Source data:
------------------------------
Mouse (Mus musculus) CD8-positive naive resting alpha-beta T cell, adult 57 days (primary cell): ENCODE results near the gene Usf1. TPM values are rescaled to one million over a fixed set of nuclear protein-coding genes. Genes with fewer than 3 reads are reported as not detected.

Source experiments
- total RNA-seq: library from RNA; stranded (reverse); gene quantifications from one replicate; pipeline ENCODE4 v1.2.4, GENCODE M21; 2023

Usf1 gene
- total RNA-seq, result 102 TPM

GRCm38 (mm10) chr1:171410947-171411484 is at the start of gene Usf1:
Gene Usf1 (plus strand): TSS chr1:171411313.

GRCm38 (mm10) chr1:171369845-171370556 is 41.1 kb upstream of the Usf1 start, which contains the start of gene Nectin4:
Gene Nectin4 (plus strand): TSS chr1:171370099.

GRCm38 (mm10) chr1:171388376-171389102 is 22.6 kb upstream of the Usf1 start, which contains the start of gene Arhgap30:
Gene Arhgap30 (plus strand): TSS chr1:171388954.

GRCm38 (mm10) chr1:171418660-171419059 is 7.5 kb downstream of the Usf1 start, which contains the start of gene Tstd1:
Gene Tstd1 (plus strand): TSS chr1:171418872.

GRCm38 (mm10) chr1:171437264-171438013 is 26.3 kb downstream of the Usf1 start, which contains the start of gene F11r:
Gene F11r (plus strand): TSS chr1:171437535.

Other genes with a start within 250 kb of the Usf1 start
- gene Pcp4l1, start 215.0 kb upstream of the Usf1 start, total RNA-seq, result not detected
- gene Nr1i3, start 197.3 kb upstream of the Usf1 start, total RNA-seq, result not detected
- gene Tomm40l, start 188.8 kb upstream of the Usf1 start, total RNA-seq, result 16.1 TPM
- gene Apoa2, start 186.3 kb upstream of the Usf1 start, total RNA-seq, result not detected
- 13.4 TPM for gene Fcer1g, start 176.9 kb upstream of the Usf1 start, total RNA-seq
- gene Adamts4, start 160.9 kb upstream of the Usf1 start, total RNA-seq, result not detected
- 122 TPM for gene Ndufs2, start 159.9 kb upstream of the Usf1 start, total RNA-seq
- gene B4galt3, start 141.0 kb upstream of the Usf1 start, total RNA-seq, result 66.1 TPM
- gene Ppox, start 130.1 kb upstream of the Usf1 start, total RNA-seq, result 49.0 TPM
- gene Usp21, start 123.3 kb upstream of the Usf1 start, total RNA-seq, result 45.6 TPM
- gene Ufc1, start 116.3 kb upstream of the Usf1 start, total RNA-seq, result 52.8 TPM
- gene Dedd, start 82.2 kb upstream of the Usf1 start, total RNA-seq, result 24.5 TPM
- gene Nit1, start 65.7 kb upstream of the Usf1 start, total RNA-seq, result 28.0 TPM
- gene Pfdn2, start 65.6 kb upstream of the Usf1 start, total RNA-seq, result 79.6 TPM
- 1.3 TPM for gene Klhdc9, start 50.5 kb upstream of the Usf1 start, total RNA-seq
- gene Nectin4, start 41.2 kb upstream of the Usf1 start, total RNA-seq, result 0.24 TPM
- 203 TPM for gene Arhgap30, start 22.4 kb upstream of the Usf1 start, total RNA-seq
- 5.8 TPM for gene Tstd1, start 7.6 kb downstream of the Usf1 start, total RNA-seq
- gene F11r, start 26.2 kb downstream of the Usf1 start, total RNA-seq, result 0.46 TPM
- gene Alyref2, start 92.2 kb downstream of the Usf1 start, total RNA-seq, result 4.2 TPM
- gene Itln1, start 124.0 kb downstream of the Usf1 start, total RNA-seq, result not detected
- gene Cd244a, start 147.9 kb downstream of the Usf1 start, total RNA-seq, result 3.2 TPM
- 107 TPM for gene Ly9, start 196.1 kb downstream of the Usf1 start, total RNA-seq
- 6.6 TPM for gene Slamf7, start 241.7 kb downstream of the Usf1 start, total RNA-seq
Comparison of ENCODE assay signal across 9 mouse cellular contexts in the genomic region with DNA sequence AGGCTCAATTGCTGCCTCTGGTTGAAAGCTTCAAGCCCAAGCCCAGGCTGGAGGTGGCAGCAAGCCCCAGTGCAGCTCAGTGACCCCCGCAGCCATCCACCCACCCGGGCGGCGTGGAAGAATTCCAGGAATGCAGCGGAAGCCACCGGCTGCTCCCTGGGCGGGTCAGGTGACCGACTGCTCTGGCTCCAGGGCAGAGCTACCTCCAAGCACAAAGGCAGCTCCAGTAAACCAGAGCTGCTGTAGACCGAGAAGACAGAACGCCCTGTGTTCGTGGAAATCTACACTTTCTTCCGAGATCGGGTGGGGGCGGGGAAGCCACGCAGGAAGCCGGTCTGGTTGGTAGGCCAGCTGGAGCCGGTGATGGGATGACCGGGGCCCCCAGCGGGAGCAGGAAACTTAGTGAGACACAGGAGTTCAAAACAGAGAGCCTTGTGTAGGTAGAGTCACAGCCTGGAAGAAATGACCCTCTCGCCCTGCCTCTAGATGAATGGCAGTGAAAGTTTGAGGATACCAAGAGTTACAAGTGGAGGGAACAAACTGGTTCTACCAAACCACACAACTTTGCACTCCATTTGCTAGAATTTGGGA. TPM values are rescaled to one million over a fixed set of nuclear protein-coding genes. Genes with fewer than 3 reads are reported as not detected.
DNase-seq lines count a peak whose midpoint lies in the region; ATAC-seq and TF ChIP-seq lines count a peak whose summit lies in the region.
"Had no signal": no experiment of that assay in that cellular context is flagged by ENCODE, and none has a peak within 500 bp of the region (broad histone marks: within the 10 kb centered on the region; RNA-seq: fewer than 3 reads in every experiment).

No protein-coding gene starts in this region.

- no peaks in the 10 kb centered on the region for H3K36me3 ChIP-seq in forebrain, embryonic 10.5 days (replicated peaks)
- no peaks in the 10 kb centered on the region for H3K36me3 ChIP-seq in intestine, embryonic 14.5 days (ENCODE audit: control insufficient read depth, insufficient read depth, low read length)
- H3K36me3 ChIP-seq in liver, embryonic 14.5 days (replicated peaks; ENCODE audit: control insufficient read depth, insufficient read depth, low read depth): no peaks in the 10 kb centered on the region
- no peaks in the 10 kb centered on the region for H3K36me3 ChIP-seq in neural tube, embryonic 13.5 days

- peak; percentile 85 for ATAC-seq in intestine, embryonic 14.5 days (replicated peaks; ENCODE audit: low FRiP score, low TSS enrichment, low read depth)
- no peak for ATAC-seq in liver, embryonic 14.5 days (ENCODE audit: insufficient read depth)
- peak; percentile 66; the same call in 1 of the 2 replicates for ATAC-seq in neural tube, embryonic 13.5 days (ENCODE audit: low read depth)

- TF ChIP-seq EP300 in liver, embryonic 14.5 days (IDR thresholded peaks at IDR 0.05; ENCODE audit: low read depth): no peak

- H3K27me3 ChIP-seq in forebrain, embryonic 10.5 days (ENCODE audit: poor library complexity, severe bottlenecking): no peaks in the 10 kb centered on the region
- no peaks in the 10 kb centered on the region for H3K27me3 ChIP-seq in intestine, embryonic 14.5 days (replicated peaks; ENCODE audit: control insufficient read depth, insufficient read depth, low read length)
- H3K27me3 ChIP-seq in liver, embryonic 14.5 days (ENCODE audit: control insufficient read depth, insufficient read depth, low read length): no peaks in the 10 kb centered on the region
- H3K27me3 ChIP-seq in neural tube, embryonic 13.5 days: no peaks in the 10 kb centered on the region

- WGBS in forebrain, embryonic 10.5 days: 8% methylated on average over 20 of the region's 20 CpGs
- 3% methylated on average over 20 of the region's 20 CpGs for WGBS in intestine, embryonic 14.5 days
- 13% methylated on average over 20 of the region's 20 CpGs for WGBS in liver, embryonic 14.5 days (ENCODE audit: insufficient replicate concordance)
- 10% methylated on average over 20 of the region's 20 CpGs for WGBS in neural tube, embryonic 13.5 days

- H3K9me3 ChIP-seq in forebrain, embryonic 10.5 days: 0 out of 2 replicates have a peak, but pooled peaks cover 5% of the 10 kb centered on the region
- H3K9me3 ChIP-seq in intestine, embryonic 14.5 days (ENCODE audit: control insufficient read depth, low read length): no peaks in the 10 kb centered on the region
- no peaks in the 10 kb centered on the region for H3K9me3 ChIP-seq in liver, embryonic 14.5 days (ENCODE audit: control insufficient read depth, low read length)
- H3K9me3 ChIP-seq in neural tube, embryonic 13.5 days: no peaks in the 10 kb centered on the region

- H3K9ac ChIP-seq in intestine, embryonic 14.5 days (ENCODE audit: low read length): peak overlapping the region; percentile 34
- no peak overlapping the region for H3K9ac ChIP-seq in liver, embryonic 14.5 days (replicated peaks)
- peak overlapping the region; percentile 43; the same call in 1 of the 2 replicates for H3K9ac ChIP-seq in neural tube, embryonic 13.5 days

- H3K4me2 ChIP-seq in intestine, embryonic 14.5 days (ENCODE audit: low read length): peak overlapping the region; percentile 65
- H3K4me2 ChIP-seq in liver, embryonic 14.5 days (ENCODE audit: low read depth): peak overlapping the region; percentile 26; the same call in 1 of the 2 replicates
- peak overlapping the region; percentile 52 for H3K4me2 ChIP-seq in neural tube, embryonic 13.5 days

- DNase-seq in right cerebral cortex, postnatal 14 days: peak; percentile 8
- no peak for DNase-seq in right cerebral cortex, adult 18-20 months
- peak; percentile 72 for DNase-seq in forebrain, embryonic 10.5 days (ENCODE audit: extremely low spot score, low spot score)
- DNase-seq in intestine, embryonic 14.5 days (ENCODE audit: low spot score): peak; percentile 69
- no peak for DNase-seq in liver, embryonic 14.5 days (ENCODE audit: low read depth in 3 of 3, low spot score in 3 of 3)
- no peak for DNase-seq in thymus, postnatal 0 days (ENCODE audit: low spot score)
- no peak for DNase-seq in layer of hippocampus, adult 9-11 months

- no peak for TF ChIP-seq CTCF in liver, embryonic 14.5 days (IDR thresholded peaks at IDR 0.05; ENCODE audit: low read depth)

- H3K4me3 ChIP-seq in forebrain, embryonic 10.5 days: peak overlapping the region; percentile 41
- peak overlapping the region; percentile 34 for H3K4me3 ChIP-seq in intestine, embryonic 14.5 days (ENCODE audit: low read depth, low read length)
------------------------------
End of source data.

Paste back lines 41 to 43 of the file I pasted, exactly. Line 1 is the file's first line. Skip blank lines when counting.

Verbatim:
Comparison of ENCODE assay signal across 9 mouse cellular contexts in the genomic region with DNA sequence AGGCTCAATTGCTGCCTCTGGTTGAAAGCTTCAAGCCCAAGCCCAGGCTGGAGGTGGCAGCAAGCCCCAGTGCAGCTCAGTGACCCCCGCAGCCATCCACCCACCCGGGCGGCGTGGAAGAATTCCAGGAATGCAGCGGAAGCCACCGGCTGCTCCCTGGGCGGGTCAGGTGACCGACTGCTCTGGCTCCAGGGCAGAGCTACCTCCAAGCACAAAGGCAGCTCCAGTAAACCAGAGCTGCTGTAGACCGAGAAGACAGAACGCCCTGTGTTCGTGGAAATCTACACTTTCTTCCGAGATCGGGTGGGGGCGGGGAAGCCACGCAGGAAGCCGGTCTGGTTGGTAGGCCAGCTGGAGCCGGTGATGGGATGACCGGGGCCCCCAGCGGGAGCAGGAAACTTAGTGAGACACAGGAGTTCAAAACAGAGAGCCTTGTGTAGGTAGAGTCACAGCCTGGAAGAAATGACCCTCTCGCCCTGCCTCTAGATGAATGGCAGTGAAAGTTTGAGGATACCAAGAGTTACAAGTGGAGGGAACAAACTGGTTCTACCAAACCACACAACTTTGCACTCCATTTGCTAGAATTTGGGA. TPM values are rescaled to one million over a fixed set of nuclear protein-coding genes. Genes with fewer than 3 reads are reported as not detected.
DNase-seq lines count a peak whose midpoint lies in the region; ATAC-seq and TF ChIP-seq lines count a peak whose summit lies in the region.
"Had no signal": no experiment of that assay in that cellular context is flagged by ENCODE, and none has a peak within 500 bp of the region (broad histone marks: within the 10 kb centered on the region; RNA-seq: fewer than 3 reads in every experiment).